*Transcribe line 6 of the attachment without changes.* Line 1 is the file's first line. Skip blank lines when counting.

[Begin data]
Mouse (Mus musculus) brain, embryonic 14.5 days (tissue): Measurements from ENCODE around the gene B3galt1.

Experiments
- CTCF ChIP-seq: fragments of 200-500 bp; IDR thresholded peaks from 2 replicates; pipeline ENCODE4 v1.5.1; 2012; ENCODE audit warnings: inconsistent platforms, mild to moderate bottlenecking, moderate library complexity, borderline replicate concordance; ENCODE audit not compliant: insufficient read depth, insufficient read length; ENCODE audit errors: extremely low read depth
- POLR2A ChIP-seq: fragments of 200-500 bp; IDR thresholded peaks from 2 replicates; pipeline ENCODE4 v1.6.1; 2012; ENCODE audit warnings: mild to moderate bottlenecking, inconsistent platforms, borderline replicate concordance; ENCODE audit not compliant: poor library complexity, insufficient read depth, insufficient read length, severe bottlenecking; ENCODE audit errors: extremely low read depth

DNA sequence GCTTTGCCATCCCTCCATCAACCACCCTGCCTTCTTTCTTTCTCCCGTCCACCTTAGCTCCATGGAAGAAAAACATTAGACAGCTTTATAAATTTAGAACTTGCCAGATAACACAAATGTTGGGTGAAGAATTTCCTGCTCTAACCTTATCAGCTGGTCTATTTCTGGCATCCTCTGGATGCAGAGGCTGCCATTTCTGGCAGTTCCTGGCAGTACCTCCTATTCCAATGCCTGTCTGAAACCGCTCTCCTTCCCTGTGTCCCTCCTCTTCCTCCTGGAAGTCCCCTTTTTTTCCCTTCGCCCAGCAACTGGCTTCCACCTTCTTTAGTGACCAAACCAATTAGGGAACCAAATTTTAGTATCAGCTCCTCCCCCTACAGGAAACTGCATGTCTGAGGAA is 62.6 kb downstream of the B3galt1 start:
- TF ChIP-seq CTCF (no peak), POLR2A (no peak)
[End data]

- TF ChIP-seq CTCF (no peak), POLR2A (no peak)